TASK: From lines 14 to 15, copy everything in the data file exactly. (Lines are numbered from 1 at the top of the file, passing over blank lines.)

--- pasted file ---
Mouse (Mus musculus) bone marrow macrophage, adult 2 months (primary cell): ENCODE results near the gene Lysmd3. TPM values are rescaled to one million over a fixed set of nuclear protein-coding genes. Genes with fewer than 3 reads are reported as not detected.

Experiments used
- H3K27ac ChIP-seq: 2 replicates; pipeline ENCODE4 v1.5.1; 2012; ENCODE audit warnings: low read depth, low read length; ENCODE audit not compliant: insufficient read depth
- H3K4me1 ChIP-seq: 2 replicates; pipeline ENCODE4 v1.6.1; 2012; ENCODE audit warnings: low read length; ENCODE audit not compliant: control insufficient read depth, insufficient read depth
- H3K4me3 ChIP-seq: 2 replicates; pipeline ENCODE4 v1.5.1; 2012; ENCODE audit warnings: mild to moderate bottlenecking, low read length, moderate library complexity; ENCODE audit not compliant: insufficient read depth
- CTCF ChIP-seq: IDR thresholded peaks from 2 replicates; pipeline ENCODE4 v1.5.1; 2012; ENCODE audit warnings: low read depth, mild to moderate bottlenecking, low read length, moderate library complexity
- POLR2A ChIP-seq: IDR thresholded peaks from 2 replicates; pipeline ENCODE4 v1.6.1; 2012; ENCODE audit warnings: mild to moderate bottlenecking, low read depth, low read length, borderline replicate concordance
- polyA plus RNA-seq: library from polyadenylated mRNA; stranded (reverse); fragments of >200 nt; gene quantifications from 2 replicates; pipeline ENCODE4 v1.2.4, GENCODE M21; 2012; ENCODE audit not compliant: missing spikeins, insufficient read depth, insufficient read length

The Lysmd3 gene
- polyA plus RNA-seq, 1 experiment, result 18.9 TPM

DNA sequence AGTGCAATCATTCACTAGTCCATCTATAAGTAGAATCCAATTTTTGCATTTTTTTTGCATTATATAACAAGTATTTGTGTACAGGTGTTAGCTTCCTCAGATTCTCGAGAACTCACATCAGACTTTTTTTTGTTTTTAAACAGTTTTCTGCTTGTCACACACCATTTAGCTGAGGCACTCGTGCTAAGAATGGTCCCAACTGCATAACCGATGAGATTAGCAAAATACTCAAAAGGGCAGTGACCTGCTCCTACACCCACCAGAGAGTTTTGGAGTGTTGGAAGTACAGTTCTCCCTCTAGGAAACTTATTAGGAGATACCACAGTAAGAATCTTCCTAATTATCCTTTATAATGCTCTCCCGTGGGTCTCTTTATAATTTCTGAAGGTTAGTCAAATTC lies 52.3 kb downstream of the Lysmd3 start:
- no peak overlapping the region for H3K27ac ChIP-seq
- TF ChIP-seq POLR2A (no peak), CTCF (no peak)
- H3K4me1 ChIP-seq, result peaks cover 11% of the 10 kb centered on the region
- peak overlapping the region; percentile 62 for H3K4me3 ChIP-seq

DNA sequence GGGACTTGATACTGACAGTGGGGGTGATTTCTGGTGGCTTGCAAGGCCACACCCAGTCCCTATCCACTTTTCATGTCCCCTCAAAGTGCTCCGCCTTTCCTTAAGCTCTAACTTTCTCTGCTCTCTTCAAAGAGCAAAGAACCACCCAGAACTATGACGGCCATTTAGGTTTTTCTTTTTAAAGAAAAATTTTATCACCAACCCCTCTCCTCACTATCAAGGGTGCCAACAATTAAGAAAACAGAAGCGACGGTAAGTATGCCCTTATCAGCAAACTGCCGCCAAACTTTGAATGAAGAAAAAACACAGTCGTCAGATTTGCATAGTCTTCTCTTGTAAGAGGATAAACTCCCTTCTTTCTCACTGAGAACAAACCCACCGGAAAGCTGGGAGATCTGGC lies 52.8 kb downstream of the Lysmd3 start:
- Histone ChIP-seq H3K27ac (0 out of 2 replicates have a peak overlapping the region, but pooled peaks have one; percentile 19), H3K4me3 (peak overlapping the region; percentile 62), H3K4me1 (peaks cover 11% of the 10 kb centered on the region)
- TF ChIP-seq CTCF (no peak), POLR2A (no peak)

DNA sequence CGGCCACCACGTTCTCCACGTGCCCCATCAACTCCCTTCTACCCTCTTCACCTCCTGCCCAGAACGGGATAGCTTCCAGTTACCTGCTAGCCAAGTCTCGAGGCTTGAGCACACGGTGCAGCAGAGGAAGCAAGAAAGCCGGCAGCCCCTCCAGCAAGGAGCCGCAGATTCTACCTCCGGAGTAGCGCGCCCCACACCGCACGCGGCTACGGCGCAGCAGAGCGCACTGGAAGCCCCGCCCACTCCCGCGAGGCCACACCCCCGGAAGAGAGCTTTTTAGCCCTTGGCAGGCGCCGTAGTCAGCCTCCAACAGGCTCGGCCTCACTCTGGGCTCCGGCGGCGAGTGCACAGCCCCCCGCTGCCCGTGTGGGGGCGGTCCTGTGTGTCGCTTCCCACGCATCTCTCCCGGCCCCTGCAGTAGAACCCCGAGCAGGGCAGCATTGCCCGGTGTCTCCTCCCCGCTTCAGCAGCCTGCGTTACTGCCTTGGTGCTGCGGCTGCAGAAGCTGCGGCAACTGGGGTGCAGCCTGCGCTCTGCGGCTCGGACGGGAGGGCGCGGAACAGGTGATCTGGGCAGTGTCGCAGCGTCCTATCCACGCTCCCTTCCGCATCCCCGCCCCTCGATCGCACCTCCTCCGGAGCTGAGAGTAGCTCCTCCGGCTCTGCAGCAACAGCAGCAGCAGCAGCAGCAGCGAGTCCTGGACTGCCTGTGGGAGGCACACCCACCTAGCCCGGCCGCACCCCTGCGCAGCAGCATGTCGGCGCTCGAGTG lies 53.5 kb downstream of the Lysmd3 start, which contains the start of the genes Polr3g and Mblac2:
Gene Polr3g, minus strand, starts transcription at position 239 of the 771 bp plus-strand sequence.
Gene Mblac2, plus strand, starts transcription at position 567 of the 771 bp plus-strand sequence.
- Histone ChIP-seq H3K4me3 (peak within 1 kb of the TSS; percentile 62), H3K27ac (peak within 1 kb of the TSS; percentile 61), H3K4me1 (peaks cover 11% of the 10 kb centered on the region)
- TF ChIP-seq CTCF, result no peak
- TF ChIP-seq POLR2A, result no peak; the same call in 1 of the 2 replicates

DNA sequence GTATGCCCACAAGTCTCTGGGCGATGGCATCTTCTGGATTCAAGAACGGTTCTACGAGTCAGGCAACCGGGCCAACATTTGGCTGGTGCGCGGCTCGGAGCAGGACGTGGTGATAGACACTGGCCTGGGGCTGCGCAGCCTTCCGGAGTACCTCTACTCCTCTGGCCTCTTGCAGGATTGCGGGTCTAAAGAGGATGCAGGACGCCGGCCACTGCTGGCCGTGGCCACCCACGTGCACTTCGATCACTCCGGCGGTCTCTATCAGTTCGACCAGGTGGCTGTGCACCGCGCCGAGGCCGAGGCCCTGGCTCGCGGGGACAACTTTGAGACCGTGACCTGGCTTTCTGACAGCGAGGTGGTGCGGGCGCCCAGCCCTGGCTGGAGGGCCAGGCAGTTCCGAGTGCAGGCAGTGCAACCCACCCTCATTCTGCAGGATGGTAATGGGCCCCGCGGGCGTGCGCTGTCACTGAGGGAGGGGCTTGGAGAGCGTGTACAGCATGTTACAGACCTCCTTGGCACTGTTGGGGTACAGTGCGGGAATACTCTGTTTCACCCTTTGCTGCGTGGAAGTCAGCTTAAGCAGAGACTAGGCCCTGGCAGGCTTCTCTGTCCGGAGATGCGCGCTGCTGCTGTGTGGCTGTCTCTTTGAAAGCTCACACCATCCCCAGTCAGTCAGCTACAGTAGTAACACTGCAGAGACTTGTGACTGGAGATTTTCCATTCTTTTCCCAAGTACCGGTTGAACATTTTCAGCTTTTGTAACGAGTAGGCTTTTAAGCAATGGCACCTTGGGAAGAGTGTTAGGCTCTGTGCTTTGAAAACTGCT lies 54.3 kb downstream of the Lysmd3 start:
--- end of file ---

- H3K4me1 ChIP-seq, result peaks cover 11% of the 10 kb centered on the region
- peak overlapping the region; percentile 62 for H3K4me3 ChIP-seq